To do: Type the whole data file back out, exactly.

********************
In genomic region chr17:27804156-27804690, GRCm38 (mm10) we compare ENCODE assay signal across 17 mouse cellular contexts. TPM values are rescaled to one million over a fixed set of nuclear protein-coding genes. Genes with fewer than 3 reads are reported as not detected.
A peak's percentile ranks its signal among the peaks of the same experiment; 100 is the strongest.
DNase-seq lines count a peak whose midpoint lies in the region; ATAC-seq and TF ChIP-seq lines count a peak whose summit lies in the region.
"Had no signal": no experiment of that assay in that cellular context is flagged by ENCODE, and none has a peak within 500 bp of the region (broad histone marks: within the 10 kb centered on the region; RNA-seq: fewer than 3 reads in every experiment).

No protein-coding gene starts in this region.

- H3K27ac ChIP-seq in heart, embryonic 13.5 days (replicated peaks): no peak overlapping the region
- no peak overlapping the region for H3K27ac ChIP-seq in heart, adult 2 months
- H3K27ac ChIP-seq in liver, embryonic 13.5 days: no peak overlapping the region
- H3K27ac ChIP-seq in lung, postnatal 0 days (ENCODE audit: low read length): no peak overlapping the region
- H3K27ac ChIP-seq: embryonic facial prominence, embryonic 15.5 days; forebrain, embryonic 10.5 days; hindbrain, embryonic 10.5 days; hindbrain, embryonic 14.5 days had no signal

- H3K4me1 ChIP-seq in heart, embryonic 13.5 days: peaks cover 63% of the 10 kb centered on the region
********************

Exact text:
In genomic region chr17:27804156-27804690, GRCm38 (mm10) we compare ENCODE assay signal across 17 mouse cellular contexts. TPM values are rescaled to one million over a fixed set of nuclear protein-coding genes. Genes with fewer than 3 reads are reported as not detected.
A peak's percentile ranks its signal among the peaks of the same experiment; 100 is the strongest.
DNase-seq lines count a peak whose midpoint lies in the region; ATAC-seq and TF ChIP-seq lines count a peak whose summit lies in the region.
"Had no signal": no experiment of that assay in that cellular context is flagged by ENCODE, and none has a peak within 500 bp of the region (broad histone marks: within the 10 kb centered on the region; RNA-seq: fewer than 3 reads in every experiment).

No protein-coding gene starts in this region.

- H3K27ac ChIP-seq in heart, embryonic 13.5 days (replicated peaks): no peak overlapping the region
- no peak overlapping the region for H3K27ac ChIP-seq in heart, adult 2 months
- H3K27ac ChIP-seq in liver, embryonic 13.5 days: no peak overlapping the region
- H3K27ac ChIP-seq in lung, postnatal 0 days (ENCODE audit: low read length): no peak overlapping the region
- H3K27ac ChIP-seq: embryonic facial prominence, embryonic 15.5 days; forebrain, embryonic 10.5 days; hindbrain, embryonic 10.5 days; hindbrain, embryonic 14.5 days had no signal

- H3K4me1 ChIP-seq in heart, embryonic 13.5 days: peaks cover 63% of the 10 kb centered on the region